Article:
By Lindsay Toler
By Chad Garrison
By Brett Koshkin
By RFT Staff
By Lindsay Toler
By Riverfront Times
By Danny Wicentowski
By Pete Kotz
Once La Russa saw that the team was locked in, he knew that winning would make the season easier to endure and losing would only make things worse.
"I'm not sure 'distraction' is a respectful term, but winning gave us something," La Russa says. "If you're grieving and you're losing, it's like you can't get away from feeling bad, the negatives. At least we had something professionally that we were proud of, but we were still sad. I've seen winning clubhouses. I really believe the first time, that Sunday game against the Cubs when we were losing by like six runs and Edgar [Renteria] hit that home run, that's the first game that I saw real happiness here -- and we had already won a bunch of games. It was the first time the guys went crazy, forgot everything."
Winning isn't the only thing, but it eases the pain. La Russa thinks losing would have given the team no place to hide.
"I think people would have cut us slack and all this kind of stuff, but you wouldn't have been able to get away from the suffering," he says. "You'd be suffering professionally, you'd be suffering personally. The professional success we had gave us a little break from the other stuff."
That this year's incarnation of the Cardinals is a team that has overcome death and injury befits a city that is oft described as dying, or at least struggling.
St. Louis is where, last year, ten-year-old Rodney McAllister was killed by a pack of wild dogs in a city park. It's where Rosalyn Bardwell was accused two weeks ago of throwing a bucket of gasoline on a man who owed her money and setting him on fire -- with the third match she tried to strike. It's a city where, last week, 36-year-old Sonny Thompson, a one-legged man who used a wheelchair, ended up in a Dumpster and died after a garbage truck hauled him to the city dump.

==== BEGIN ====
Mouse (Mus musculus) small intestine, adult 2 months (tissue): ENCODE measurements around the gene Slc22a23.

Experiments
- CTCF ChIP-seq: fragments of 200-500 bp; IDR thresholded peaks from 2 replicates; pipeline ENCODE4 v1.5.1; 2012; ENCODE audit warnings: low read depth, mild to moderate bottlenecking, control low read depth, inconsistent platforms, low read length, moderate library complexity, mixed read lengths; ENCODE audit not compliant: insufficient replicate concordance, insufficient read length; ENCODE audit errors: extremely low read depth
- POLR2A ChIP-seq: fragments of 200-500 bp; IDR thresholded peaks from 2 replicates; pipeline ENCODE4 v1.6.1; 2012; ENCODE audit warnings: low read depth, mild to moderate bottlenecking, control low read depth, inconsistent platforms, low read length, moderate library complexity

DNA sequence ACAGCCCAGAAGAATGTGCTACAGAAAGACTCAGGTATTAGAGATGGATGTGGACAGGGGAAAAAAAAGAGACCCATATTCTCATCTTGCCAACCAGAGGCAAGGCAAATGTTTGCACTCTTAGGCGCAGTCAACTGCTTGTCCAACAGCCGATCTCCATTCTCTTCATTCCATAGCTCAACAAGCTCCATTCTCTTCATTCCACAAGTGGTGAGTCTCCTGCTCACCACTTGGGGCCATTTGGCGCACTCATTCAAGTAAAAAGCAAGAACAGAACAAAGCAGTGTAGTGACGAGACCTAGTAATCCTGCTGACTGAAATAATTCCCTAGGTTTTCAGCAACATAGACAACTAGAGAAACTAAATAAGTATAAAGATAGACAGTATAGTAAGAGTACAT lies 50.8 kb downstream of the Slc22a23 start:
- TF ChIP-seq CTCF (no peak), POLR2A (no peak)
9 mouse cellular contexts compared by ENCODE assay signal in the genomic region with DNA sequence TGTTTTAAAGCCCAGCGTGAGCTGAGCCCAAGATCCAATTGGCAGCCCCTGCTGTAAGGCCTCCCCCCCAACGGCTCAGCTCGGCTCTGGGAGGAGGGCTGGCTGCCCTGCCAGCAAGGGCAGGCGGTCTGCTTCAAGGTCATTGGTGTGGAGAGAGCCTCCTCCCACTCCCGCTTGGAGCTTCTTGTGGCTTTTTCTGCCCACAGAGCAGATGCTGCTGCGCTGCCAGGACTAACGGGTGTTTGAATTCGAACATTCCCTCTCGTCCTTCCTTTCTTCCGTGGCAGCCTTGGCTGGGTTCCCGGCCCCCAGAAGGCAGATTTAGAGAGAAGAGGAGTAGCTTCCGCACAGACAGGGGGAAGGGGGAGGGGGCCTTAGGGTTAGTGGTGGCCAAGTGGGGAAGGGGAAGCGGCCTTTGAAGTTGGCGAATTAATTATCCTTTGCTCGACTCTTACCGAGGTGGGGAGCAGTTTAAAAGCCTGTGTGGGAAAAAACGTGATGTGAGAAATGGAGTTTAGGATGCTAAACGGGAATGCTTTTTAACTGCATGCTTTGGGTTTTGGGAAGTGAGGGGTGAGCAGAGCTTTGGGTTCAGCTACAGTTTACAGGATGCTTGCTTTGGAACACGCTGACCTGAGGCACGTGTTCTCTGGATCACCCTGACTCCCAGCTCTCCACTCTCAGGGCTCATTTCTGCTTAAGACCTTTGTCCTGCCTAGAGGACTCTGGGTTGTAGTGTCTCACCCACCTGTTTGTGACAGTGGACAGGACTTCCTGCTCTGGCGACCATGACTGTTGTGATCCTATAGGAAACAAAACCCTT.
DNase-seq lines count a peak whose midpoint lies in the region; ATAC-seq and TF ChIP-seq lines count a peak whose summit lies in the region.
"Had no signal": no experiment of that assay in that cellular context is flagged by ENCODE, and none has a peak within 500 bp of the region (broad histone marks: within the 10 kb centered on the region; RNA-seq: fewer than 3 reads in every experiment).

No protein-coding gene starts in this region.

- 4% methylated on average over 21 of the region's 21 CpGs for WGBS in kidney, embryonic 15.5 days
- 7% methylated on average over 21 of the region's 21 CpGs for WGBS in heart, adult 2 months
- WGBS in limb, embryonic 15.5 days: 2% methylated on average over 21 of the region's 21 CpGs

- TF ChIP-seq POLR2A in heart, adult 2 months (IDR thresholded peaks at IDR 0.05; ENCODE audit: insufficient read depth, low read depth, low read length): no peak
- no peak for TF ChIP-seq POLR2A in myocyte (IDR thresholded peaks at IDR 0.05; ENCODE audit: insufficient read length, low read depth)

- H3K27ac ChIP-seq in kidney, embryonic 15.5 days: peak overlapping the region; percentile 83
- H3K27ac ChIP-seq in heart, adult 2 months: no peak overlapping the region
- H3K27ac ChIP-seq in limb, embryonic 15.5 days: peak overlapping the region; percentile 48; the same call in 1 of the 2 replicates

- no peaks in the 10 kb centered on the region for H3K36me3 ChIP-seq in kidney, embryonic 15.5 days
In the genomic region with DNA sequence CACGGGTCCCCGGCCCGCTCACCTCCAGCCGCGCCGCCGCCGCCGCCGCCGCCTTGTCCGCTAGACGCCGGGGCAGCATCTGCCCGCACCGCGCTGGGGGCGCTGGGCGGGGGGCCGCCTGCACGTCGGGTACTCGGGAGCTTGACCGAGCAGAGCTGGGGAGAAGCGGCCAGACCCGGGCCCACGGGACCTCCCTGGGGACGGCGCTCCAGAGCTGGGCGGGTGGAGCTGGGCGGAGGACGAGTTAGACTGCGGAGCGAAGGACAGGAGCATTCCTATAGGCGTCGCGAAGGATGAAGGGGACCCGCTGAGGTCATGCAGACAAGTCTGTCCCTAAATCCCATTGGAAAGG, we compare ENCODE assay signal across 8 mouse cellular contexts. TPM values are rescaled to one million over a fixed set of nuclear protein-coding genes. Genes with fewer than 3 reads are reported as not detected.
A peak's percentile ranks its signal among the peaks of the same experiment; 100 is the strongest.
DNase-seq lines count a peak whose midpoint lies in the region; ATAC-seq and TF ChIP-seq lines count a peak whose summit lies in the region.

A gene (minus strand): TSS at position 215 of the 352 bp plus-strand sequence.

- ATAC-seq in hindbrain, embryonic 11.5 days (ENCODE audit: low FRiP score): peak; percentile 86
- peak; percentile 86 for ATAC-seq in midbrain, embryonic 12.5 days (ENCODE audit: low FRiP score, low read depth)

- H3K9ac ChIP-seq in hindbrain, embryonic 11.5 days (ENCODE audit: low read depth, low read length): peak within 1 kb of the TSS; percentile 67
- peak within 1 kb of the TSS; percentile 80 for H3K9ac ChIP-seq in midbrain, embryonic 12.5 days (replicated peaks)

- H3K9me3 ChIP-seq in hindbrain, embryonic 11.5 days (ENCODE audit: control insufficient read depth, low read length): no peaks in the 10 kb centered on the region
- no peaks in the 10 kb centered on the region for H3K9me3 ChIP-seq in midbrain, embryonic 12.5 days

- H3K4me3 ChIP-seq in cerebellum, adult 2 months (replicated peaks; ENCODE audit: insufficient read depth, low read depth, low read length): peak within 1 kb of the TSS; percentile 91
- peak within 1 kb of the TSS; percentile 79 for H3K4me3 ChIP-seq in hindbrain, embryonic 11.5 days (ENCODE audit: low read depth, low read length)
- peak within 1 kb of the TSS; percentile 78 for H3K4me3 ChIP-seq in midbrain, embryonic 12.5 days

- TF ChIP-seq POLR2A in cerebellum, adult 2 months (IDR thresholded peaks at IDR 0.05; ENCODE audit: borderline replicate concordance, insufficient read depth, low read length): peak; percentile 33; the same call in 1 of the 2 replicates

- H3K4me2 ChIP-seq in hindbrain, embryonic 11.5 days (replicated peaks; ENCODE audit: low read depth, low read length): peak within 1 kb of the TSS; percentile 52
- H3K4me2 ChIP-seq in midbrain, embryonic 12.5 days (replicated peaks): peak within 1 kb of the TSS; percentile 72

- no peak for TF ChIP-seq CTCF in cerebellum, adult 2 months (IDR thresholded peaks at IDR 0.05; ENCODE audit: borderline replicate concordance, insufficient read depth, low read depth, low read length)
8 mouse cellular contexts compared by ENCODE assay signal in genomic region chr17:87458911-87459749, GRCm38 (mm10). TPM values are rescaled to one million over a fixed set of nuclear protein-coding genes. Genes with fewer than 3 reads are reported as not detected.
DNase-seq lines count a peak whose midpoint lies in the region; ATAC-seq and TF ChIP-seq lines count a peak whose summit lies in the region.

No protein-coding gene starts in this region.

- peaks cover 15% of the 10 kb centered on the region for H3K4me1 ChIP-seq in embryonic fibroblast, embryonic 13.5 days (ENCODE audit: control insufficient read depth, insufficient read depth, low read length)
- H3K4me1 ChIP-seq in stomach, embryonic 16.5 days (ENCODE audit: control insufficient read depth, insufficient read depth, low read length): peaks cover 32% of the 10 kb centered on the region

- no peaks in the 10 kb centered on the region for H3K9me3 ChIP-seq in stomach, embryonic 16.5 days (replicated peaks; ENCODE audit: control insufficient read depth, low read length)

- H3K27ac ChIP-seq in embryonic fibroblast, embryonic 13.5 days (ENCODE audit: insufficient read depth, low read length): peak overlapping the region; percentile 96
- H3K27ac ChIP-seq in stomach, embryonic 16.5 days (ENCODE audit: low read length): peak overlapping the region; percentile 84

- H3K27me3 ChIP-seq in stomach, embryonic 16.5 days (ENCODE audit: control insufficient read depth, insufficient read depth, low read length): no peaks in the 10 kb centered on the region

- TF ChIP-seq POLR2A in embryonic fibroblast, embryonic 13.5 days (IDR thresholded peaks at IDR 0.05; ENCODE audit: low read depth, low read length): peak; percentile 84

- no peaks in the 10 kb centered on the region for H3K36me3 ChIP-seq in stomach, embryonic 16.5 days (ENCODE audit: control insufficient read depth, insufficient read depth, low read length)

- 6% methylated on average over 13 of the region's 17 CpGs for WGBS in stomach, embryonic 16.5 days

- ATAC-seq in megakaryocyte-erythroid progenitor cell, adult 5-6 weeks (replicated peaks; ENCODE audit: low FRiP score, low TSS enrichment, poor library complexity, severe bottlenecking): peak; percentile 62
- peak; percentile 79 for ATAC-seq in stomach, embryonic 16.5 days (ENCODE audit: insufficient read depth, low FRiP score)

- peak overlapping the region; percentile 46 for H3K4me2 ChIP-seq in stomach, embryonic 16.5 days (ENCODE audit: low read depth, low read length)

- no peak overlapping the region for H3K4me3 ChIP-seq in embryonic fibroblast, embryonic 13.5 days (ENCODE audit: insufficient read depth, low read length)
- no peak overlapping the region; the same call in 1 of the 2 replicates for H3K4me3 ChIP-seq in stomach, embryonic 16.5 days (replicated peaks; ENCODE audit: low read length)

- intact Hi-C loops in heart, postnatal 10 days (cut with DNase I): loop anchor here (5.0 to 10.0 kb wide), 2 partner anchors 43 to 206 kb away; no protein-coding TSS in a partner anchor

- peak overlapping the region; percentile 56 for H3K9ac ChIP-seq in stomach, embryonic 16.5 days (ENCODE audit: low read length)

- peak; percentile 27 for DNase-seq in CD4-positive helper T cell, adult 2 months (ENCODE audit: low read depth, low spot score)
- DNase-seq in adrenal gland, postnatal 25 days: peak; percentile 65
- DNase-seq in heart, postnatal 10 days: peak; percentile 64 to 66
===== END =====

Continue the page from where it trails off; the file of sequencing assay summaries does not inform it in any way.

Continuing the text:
Against that backdrop, the news that the Cardinals are struggling through the adversity of the deaths of their elderly announcer and a young teammate makes baseball seem a little more like the real world that surrounds it.
In a recent New York Times Sunday Magazine feature, media-unfriendly Giants star Barry Bonds argues that baseball is merely entertainment and shouldn't be mined for metaphors about life outside the foul lines. La Russa says he didn't read the piece, but after this season, he says, he disagrees with Bonds.
"If you're a player who refuses to acknowledge that the game really is a metaphor for life, then you're really ignoring one of the great charms of the game," La Russa says. "The fact is, there is a host of metaphors from the first day of spring training to this point and beyond that directly relate to what people go through in their life. Baseball is the best for that.
"This has been real dramatic because everybody can understand a death in the family -- grieving, you don't enjoy life for a while, it's real dramatic. But there's stuff that happens here on a daily basis, the way these guys are tested. Baseball is the best example because we do this every day of the week. Six months seems like it's all year. It's not once a week like football or a couple times a week like basketball."
As for the job La Russa has done, and how he's accepted by the locals, an authority no less than Bing Devine thinks he's done just fine. Devine, a former general manager for the Cardinals, knows a thing or two about rejection. Devine made the legendary Ernie Broglio-Lou Brock trade during the 1964 season. The trade was fundamental to the Redbirds' winning the World Series that year, but Devine was fired that August. Devine is now a "special assignment" scout for the Cardinals.
"La Russa's a good manager," says Devine. "He's not the greatest personality in the world. He's not huge news by what he says and how he says it -- and he doesn't really care about that.
"La Russa's La Russa, and he's a manager, and that's what he wants to be, and he knows what a manager is supposed to do: win."
That La Russa has managed a team to 97 victories in a season in which he has had to use 26 pitchers, endure the emotional loss caused by the deaths of Kile and Buck and rise above other distractions is a testament to his powers of concentration and his ability to motivate.
The distraction of the stadium controversy that flared up in May appears to have had little effect on attendance, which again exceeded three million. The current proposal for a new stadium relies more heavily on private financing and probably will run into less resistance.
A more serious hurdle was the threatened work stoppage, avoided at the eleventh hour. Steve Kline was the player representative for the Cardinals during labor negotiations. Kline, a relief pitcher, has had a rough year with injuries, inconsistent performance and grief from fans about a work stoppage.